Process RAW Files with Rawstudio

Photo management software like digiKam can help you to process, organize, and manage your photos, but if your photographic workflow is built around RAW files, then you might consider a more specialized application like Rawstudio. This software darkroom offers a wide range of powerful tools for sorting and processing your digital negatives. Although Rawstudio is designed for serious amateurs and professional photographers alike, the application sports a slick and user-friendly interface which puts all the essential tools at your fingertips and makes it easy to get to grips with this powerful application.

The first order of business is, of course, to install Rawstudio on your machine. Ubuntu users will be pleased to learn that the latest version of the application is available in the official software repository, so you can install Rawstudio from the Ubuntu Software Center or using the Synaptic package manager. On other Linux distros, you can compile Rawstudio from source using the standard ./configure; make; make install routine.

Before you start using Rawstudio, it’s a good idea to adjust the default settings. To do this, choose Edit » Preferences. By default, Rawstudio creates a hidden .rawstudio directory in every folder you open in the application. Rawstudio uses these hidden directories to save image settings, such as basic adjustments, crop, rotation, etc. If you prefer to store this information in a single location in your home directory, tick the Place cache in home directory check box in the General section. In the Quick export section, you can specify output settings, including file format, color space, and destination directory. Here you can also define a custom file naming rule using several variables. To see a list of available variables and their brief explanations, press the plus button next to the Filename template drop-down list. In addition to standard file formats such as JPEG, TIFF, and PNG, Rawstudio can upload processed photos directly to popular photo sharing services like Flickr, Picasa, and Facebook.

Once you’ve configured the settings, you are ready to put the application to some practical use. Rawstudio’s interface is split into three main areas. The thumbnail bar at the top displays thumbnails of photos in the currently opened directory. The preview pane displays a large version of the currently selected photo, and the sidebar to the left gives you access to essential editing and tweaking tools.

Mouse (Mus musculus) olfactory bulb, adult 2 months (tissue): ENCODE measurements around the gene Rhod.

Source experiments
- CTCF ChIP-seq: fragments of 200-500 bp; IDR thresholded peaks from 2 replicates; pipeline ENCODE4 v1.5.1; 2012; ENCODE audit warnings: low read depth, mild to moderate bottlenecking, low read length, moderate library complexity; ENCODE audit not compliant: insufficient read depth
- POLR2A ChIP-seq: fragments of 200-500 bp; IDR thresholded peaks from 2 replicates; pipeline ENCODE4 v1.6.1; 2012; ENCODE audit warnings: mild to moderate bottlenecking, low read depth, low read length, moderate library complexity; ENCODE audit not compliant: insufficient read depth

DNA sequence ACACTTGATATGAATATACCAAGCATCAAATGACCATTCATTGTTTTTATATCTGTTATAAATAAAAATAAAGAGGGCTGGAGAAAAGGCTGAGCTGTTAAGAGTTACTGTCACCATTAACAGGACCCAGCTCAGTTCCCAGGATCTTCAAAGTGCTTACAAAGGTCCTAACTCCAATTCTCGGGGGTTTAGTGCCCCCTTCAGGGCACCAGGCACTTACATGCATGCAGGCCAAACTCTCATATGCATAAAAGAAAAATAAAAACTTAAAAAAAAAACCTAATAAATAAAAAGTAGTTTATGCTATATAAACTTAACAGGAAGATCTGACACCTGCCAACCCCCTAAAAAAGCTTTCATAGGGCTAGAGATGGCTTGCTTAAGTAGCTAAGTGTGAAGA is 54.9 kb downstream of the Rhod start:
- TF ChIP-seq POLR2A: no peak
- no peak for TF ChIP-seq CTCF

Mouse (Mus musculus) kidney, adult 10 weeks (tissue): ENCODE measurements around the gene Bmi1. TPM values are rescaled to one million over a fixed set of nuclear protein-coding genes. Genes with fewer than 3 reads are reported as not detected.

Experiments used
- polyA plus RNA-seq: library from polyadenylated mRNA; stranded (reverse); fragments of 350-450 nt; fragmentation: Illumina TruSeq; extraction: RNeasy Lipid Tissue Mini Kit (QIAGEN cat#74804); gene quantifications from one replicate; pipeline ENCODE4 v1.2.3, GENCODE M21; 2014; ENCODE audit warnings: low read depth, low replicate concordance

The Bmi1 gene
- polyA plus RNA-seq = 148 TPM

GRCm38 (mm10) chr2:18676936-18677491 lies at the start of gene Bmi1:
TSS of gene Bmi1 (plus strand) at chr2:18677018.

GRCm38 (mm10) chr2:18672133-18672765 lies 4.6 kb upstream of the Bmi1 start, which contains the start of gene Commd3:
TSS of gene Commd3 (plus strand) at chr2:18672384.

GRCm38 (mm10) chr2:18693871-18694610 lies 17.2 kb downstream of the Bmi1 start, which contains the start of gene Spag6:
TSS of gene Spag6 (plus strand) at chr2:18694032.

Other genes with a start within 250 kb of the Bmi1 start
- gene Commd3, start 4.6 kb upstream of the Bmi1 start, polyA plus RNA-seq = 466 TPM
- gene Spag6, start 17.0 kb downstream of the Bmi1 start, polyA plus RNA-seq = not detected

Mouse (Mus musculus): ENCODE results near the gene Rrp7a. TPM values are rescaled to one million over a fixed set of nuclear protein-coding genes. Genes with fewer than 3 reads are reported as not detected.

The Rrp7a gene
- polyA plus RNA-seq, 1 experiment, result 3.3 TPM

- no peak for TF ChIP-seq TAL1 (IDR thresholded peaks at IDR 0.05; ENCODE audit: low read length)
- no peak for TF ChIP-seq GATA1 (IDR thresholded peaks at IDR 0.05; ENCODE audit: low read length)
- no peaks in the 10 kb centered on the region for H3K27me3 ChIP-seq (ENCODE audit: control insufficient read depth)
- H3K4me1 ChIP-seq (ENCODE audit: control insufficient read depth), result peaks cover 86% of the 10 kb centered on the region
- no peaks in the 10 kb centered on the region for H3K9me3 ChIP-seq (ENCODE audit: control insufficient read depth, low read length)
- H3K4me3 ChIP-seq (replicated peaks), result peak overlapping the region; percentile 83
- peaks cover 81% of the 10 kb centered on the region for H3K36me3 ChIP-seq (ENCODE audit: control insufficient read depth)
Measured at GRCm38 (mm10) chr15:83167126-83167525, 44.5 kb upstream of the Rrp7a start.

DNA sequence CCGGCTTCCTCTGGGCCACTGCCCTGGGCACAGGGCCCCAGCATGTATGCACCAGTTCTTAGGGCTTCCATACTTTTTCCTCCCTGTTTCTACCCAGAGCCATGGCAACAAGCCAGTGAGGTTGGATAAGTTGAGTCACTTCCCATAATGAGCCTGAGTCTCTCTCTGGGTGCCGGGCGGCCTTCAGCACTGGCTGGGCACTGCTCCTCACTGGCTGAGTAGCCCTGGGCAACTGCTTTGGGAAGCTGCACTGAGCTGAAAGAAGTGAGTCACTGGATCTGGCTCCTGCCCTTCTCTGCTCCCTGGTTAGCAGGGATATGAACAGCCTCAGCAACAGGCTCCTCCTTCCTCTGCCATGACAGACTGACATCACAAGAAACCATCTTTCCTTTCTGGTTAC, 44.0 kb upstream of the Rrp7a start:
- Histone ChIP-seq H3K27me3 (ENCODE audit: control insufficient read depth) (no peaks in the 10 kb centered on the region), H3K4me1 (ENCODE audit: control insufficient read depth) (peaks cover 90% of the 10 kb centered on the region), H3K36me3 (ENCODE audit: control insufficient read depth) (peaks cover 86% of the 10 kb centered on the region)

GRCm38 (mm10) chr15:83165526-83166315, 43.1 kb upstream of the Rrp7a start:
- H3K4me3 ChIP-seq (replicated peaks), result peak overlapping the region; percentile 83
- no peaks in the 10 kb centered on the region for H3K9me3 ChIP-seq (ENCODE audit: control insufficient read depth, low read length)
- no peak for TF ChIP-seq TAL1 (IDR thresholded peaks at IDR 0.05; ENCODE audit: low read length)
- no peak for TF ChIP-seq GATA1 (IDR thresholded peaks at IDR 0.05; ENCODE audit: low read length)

There are two ways to add RAW files to Rawstudio. Using the File » Open Directory command, you can pick a folder containing RAW files. Alternatively, you can use the Open tab in the left sidebar to navigate and select the desired directory by double-clicking on it. In addition to that, Rawstudio supports tethered shooting, so you can plug your camera to your computer and take photos directly from within the application. To evoke the Tethered Shooting dialog window, press F9 or choose View » Tethered Shooting. Select your camera from the Select camera drop-down list and press the Connect button to establish a connection between the camera and Rawstudio. Press then the Take Photo button. Your camera should take a shot which is then automatically transferred to Rawstudio.

Rawstudio lets you assign a priority to each image using the number keys from 1 to 3, which can help you to triage your RAW files quickly and efficiently. And you can use the tabs in the thumbnail bar to view RAW files by their priorities. The application includes basic tagging capabilities, too. Select the RAW files you want to tag in the thumbnail bar and press Alt+T (or choose the Photo » Tag Photo command). Enter the desired tags separated by spaces, and hit the Apply button. You can then filter photos by a specific tag using the Tag search feature in the Open section.